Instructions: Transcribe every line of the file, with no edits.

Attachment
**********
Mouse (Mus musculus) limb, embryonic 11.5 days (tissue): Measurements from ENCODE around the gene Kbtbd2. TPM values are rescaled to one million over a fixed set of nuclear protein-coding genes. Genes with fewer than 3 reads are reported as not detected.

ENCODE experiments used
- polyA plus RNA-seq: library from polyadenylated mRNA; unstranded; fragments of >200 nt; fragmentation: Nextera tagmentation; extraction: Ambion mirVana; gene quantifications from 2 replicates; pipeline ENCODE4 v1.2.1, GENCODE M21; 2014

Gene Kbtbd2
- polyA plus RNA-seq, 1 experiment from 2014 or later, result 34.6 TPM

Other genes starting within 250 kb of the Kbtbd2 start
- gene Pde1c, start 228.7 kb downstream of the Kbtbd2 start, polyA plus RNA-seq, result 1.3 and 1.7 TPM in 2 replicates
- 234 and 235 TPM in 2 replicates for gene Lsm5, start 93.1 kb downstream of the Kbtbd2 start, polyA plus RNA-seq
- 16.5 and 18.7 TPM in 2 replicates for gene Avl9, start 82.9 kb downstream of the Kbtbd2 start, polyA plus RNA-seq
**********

Mouse (Mus musculus) limb, embryonic 11.5 days (tissue): Measurements from ENCODE around the gene Kbtbd2. TPM values are rescaled to one million over a fixed set of nuclear protein-coding genes. Genes with fewer than 3 reads are reported as not detected.

ENCODE experiments used
- polyA plus RNA-seq: library from polyadenylated mRNA; unstranded; fragments of >200 nt; fragmentation: Nextera tagmentation; extraction: Ambion mirVana; gene quantifications from 2 replicates; pipeline ENCODE4 v1.2.1, GENCODE M21; 2014

Gene Kbtbd2
- polyA plus RNA-seq, 1 experiment from 2014 or later, result 34.6 TPM

Other genes starting within 250 kb of the Kbtbd2 start
- gene Pde1c, start 228.7 kb downstream of the Kbtbd2 start, polyA plus RNA-seq, result 1.3 and 1.7 TPM in 2 replicates
- 234 and 235 TPM in 2 replicates for gene Lsm5, start 93.1 kb downstream of the Kbtbd2 start, polyA plus RNA-seq
- 16.5 and 18.7 TPM in 2 replicates for gene Avl9, start 82.9 kb downstream of the Kbtbd2 start, polyA plus RNA-seq